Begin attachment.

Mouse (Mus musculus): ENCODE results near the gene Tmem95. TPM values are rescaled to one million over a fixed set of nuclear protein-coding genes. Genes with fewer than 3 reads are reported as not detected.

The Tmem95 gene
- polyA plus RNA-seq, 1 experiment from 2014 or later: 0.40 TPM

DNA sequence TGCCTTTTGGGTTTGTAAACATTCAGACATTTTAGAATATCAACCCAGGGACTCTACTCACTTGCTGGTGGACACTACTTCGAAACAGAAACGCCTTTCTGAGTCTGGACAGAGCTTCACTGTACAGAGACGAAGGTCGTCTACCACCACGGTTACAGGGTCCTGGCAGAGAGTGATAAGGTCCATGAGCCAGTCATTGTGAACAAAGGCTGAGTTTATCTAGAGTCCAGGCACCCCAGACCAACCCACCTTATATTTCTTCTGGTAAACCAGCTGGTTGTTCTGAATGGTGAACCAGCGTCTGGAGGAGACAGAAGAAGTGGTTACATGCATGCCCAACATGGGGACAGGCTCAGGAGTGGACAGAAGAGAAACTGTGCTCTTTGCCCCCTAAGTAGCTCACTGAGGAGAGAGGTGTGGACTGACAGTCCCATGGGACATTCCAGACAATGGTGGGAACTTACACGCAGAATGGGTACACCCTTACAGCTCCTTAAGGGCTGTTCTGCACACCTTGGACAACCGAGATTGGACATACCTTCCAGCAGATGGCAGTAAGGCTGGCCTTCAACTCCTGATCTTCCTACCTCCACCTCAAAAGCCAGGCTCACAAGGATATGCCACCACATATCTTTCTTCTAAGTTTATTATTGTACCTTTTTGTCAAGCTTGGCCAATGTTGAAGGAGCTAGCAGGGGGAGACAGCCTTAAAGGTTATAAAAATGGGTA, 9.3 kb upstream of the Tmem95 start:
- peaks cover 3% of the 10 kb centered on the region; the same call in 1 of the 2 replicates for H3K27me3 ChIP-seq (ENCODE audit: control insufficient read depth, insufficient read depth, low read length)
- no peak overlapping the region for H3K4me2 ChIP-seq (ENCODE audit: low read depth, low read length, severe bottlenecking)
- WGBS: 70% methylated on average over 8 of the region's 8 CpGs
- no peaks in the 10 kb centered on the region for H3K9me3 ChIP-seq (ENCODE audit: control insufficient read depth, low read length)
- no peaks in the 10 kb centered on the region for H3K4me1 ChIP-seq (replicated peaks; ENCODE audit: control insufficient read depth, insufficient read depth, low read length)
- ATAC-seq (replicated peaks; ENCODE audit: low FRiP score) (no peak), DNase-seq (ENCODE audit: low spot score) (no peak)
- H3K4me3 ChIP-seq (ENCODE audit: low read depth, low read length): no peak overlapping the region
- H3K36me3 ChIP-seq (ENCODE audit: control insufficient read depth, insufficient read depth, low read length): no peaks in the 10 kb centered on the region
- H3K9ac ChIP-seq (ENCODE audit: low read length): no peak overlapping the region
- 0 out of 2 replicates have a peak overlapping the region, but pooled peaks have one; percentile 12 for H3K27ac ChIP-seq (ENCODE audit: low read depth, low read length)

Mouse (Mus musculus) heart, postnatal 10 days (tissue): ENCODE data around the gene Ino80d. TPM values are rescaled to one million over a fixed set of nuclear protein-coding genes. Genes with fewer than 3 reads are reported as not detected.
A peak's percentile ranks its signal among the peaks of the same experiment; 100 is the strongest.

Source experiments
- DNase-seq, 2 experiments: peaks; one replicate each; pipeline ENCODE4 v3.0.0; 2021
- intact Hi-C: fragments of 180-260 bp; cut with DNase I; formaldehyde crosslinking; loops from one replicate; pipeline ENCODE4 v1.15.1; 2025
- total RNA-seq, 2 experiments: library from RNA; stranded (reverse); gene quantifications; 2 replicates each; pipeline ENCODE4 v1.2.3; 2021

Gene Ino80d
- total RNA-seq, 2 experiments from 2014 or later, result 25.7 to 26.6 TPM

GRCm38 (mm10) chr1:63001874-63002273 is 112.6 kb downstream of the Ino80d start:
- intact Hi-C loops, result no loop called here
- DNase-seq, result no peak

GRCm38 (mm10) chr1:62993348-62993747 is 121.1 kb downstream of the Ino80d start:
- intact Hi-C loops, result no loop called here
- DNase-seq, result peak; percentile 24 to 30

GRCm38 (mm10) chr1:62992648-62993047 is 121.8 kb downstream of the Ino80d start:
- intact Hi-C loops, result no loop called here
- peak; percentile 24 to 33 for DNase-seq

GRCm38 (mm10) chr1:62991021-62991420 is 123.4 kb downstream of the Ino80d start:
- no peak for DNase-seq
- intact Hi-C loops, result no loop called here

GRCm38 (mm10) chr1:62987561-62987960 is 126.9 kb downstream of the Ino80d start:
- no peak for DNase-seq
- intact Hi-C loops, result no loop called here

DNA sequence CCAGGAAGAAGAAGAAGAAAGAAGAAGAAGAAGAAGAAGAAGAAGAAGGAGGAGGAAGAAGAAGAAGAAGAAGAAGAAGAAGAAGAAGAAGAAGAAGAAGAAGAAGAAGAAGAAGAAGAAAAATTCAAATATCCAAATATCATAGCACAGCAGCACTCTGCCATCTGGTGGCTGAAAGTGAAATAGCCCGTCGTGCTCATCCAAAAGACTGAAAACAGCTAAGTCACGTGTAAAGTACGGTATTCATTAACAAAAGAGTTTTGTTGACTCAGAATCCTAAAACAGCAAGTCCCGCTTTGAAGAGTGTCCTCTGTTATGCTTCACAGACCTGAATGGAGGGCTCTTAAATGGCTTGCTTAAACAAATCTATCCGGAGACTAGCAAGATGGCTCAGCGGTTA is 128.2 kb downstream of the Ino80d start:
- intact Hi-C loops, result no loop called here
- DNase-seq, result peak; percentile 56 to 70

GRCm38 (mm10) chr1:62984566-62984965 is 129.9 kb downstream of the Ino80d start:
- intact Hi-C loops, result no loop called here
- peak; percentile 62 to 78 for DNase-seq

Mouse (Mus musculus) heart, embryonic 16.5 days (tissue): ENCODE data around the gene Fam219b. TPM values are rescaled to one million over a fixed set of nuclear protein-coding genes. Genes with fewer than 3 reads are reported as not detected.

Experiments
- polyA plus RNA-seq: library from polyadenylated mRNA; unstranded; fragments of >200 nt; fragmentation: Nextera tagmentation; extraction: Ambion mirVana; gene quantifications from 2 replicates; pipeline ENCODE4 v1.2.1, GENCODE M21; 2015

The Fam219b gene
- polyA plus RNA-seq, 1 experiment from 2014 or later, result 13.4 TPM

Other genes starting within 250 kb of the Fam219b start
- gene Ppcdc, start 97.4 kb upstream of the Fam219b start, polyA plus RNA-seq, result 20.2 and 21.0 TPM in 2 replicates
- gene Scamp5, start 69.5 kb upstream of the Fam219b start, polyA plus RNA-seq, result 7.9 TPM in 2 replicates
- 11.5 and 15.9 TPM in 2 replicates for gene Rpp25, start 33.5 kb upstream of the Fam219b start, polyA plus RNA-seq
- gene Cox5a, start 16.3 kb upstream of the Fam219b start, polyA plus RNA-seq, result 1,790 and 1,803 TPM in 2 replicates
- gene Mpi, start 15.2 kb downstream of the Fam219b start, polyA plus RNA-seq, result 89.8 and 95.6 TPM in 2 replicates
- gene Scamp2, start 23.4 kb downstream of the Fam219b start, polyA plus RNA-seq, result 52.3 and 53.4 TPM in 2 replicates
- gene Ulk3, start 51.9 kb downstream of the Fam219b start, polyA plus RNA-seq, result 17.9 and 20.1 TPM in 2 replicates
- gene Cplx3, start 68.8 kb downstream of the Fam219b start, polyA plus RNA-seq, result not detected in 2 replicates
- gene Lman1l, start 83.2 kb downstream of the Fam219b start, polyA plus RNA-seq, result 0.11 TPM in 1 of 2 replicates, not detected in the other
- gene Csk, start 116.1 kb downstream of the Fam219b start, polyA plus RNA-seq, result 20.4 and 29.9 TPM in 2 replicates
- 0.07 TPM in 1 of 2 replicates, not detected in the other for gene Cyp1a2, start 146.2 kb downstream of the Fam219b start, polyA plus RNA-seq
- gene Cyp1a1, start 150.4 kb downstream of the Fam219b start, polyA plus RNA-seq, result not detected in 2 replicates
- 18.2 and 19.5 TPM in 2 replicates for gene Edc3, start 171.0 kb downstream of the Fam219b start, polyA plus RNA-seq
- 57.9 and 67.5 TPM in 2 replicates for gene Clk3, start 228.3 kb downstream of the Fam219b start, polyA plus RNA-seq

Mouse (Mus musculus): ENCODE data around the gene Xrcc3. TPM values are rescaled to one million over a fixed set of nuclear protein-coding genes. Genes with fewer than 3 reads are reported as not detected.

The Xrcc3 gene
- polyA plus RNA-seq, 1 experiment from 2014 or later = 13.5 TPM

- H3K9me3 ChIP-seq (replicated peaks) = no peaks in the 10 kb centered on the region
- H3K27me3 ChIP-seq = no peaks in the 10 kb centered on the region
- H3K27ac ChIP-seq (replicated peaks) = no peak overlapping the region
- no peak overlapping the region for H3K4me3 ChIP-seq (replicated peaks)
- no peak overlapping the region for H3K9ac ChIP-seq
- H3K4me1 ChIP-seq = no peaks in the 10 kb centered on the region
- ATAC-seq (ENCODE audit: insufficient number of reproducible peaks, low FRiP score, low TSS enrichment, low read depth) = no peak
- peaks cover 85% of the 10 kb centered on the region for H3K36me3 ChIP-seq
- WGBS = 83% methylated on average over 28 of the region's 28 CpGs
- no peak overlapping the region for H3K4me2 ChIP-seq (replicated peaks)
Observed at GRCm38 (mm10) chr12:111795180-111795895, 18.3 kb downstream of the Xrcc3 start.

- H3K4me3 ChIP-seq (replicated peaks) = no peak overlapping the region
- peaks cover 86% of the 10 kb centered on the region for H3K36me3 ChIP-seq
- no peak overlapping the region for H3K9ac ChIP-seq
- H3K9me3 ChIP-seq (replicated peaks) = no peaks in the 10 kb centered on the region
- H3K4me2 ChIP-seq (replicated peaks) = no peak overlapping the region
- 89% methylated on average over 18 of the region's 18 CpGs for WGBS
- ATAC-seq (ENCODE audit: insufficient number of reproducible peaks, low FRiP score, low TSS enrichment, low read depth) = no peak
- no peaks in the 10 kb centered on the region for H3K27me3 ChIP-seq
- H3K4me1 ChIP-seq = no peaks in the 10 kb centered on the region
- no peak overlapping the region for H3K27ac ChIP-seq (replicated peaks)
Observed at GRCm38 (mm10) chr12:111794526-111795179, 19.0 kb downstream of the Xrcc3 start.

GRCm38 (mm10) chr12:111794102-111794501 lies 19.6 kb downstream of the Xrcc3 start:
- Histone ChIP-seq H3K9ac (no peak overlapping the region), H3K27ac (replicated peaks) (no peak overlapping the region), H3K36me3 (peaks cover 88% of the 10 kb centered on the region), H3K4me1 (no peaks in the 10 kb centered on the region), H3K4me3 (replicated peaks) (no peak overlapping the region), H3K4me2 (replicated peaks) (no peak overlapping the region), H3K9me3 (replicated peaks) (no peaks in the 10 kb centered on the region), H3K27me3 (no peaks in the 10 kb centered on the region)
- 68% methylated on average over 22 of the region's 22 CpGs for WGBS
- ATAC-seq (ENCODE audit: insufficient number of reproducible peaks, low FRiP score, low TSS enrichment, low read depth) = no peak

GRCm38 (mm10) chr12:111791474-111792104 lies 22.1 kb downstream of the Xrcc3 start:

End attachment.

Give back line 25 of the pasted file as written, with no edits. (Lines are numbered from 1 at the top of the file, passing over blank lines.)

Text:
- DNase-seq, result no peak